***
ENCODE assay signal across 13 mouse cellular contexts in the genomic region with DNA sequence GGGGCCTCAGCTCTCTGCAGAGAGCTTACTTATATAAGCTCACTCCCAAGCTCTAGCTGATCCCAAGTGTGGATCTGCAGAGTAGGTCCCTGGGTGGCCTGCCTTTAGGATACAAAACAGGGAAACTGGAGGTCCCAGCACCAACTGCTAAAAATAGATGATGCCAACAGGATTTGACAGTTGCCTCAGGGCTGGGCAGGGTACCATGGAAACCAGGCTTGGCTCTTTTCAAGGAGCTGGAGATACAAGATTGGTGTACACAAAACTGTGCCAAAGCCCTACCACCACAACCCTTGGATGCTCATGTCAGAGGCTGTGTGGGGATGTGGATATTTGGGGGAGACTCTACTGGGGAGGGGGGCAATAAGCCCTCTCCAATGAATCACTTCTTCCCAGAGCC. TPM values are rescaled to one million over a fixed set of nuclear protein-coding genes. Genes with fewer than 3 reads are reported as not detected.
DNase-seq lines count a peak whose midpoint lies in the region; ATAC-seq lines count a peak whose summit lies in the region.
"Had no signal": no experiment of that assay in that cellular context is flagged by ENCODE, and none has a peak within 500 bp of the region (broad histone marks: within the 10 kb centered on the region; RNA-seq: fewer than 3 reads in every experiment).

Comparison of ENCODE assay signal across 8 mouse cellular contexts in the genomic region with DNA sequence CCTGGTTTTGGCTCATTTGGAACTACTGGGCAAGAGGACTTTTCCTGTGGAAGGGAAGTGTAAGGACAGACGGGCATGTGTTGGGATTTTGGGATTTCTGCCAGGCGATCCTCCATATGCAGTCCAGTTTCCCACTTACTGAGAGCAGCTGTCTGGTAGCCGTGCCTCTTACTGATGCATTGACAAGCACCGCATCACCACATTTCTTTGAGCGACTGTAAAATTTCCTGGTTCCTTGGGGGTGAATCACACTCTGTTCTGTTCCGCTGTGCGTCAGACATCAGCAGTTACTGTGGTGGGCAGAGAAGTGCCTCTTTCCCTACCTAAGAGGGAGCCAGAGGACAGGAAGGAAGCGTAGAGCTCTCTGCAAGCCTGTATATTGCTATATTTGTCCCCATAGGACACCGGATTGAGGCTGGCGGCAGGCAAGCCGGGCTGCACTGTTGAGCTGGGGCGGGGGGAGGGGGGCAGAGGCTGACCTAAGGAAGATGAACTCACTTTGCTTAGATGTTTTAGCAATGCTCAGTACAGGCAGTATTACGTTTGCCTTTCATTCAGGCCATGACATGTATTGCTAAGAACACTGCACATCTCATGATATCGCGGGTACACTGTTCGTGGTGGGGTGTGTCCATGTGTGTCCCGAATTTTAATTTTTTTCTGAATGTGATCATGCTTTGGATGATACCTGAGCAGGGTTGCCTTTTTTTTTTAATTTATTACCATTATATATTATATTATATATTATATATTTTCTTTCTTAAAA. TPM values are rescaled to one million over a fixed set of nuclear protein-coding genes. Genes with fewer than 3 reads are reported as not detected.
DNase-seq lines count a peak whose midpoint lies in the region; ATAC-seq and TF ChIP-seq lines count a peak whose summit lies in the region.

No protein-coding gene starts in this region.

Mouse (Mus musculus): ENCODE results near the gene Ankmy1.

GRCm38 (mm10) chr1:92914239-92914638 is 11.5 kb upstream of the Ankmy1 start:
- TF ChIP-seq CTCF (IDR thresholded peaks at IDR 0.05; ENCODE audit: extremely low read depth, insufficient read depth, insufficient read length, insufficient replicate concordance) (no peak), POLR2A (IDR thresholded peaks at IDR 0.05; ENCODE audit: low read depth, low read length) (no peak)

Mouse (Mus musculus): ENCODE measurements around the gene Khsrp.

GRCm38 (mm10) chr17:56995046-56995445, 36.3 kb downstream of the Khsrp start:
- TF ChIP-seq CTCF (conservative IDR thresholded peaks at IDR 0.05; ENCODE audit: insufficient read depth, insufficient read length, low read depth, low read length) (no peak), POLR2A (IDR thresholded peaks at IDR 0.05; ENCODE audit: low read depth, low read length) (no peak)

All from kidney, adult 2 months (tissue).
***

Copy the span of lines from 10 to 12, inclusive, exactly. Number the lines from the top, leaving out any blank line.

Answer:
Mouse (Mus musculus): ENCODE measurements around the gene Khsrp.

GRCm38 (mm10) chr17:56995046-56995445, 36.3 kb downstream of the Khsrp start:
- TF ChIP-seq CTCF (conservative IDR thresholded peaks at IDR 0.05; ENCODE audit: insufficient read depth, insufficient read length, low read depth, low read length) (no peak), POLR2A (IDR thresholded peaks at IDR 0.05; ENCODE audit: low read depth, low read length) (no peak)